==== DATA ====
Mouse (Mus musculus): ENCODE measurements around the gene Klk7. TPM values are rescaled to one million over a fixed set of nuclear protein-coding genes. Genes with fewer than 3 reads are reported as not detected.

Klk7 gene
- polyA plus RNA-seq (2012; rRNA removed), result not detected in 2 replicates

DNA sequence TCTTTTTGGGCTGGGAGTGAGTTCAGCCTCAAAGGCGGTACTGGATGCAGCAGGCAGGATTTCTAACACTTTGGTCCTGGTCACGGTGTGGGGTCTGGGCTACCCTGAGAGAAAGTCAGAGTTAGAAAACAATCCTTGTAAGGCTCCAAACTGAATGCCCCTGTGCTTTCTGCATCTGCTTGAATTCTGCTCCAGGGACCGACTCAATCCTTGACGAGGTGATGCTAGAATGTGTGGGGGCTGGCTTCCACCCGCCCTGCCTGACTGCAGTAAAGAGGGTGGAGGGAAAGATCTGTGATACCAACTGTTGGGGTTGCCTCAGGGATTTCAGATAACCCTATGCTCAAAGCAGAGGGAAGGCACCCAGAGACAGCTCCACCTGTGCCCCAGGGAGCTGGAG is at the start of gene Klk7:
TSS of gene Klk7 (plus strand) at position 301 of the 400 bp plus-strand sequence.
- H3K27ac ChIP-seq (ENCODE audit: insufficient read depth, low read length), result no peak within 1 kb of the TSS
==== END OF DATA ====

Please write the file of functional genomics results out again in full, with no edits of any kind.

Mouse (Mus musculus): ENCODE measurements around the gene Klk7. TPM values are rescaled to one million over a fixed set of nuclear protein-coding genes. Genes with fewer than 3 reads are reported as not detected.

Klk7 gene
- polyA plus RNA-seq (2012; rRNA removed), result not detected in 2 replicates

DNA sequence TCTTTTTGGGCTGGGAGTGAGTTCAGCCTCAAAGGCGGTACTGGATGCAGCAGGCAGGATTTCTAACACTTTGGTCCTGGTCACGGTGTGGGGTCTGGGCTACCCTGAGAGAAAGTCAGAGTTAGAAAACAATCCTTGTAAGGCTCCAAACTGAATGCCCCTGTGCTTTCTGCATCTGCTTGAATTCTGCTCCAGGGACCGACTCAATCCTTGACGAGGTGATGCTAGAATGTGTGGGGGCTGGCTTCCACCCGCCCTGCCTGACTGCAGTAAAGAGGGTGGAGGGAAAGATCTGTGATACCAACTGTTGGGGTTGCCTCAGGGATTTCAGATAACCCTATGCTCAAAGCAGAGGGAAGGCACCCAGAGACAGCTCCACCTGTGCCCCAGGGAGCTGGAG is at the start of gene Klk7:
TSS of gene Klk7 (plus strand) at position 301 of the 400 bp plus-strand sequence.
- H3K27ac ChIP-seq (ENCODE audit: insufficient read depth, low read length), result no peak within 1 kb of the TSS